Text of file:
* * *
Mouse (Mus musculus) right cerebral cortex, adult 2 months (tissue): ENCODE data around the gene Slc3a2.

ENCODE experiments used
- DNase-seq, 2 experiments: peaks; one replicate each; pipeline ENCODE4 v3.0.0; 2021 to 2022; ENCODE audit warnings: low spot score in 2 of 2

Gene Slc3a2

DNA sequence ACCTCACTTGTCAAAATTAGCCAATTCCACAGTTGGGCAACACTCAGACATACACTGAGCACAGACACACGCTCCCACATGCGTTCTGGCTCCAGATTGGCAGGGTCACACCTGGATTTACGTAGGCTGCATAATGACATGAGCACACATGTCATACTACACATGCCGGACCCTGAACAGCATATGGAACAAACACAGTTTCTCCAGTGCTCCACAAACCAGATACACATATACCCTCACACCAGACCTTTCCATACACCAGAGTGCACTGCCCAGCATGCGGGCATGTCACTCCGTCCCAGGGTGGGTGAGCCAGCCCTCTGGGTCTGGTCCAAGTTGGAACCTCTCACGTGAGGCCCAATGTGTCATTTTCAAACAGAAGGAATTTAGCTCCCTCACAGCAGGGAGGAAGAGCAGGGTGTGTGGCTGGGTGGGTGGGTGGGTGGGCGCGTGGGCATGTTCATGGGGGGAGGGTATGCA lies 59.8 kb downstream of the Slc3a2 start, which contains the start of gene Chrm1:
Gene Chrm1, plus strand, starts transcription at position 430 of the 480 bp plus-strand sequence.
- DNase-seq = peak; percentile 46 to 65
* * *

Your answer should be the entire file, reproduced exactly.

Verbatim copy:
Mouse (Mus musculus) right cerebral cortex, adult 2 months (tissue): ENCODE data around the gene Slc3a2.

ENCODE experiments used
- DNase-seq, 2 experiments: peaks; one replicate each; pipeline ENCODE4 v3.0.0; 2021 to 2022; ENCODE audit warnings: low spot score in 2 of 2

Gene Slc3a2

DNA sequence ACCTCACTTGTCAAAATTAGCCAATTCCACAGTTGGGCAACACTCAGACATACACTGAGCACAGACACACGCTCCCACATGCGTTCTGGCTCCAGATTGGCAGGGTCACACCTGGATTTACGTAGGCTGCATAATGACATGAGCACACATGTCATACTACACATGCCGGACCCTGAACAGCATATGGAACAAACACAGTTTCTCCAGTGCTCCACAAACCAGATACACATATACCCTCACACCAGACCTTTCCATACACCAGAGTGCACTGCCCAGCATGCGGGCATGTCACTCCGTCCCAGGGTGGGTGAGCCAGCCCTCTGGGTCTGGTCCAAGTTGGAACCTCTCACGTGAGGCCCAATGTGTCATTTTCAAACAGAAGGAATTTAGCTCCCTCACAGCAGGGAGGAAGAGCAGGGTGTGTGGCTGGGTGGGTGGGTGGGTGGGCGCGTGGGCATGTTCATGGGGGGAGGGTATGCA lies 59.8 kb downstream of the Slc3a2 start, which contains the start of gene Chrm1:
Gene Chrm1, plus strand, starts transcription at position 430 of the 480 bp plus-strand sequence.
- DNase-seq = peak; percentile 46 to 65